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Self-affine tiles in $$\mathbb{R}^n$$. (English) Zbl 0893.52013
A set $$T$$ in $$\mathbb{R}^n$$ is called a self-affine tile, if it is compact, with non-empty interior, and if there are essentially disjoint translates of $$T$$ whose union is an affine image of $$T$$; i.e. there exists a finite set $$D=\{{\underset \sim d}_1, \dots, {\underset \sim d}_m\}$$ of “digits”, and a linear transformation $$A$$ with all eigenvalues of absolute value greater than 1, such that $$A(T)= \bigcup^m_{i=1} (T+ {\underset \sim d}_i)$$. This is a generalization of self-similar tiles, where $$A$$ is a similarity.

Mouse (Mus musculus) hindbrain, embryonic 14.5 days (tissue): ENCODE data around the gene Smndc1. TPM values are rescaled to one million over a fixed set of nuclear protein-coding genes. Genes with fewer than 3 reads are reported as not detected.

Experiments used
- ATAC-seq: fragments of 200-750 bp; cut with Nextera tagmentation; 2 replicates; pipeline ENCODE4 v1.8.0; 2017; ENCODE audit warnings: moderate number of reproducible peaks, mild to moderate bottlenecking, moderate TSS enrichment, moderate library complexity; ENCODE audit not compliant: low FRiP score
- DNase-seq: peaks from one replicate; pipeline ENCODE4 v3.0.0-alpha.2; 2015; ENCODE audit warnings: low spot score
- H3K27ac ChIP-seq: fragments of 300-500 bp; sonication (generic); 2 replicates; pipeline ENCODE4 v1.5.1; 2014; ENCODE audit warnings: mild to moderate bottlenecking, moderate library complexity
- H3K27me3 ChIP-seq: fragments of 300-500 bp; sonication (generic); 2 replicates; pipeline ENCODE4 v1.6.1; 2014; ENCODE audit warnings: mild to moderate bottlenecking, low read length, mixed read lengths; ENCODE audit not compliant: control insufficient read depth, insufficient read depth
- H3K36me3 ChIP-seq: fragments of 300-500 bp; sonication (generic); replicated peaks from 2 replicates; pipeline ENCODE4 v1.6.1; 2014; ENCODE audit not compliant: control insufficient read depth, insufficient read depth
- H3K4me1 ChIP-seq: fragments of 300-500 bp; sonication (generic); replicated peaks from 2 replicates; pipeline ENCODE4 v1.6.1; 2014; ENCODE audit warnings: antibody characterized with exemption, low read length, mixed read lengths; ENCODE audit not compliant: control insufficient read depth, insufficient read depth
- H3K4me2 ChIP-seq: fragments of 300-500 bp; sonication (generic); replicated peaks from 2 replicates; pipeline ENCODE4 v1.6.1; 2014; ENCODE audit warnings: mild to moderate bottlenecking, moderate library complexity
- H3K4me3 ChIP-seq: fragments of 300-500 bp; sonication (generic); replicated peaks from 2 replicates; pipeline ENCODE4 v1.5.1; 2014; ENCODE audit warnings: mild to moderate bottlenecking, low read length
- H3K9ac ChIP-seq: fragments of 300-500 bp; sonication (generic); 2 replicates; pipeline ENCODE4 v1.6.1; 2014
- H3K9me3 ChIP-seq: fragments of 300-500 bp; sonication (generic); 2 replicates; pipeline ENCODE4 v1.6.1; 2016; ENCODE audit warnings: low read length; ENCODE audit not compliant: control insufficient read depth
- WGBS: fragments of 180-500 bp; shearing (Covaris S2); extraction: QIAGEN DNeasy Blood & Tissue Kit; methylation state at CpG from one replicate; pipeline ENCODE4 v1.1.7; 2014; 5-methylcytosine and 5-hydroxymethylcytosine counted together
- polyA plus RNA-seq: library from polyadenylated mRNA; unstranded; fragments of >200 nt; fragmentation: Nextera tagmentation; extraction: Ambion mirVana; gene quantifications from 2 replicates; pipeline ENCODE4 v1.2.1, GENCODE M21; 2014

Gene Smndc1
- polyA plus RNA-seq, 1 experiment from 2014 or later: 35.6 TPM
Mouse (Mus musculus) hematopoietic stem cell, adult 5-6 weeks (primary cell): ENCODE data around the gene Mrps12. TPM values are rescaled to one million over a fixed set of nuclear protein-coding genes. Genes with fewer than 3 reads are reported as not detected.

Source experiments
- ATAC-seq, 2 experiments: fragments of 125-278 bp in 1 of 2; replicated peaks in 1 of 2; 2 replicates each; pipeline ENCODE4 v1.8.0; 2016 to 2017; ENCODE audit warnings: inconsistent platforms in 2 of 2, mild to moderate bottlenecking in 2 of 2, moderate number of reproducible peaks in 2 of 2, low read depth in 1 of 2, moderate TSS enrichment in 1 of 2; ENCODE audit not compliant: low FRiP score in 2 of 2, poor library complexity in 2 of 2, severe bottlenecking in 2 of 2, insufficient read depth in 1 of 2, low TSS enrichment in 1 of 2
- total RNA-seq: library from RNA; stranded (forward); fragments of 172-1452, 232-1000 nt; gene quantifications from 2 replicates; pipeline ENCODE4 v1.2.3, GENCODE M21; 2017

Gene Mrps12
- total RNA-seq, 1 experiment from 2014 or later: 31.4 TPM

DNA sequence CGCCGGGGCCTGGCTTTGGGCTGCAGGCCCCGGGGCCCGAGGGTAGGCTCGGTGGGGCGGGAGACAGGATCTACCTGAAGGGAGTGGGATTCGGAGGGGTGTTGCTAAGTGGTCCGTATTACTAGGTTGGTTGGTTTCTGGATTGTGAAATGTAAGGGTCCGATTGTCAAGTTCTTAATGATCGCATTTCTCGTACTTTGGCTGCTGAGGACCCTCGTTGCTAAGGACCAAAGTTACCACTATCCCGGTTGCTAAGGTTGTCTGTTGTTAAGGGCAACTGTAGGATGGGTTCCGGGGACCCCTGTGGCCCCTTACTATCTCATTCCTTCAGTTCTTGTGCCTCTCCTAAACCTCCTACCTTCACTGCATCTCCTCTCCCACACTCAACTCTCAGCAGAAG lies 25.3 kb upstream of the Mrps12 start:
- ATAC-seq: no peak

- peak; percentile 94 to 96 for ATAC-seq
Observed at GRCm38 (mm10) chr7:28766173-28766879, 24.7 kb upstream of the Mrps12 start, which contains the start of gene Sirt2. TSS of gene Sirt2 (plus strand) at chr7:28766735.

For a self-affine tile, $$D$$ and $$A$$ are not unique. Conversely, given $$D$$ and $$A$$ (such that $$|\text{det} A|=m)$$ there is a unique compact set $$T=\{\sum^\infty_{j=1} A^{-j} {\underset \sim d}_{i_j}$$: each $${\underset \sim d}_{i_j}\in D\}$$. A first theorem gives conditions on $$A$$ and $$D$$ for $$T$$ to have non-empty interior; then $$T$$ is the self-affine tile associated with $$A$$ and $$D$$.
A second theorem reproves that every self-affine tile gives a tiling of $$\mathbb{R}^n$$ by translations, it also shows that every self-affine tile can be used as a prototile for a self-replicating of $$\mathbb{R}^n$$ in the sense of Kenyon. The third theorem adds a converse to Kenyon’s rigidity theorem concerning quasiperiodic self-replicating tilings. The paper closes with some open problems and conjectures.
Reviewer: J.Schaer (Calgary)

##### MSC:
 52C22 Tilings in $$n$$ dimensions (aspects of discrete geometry)
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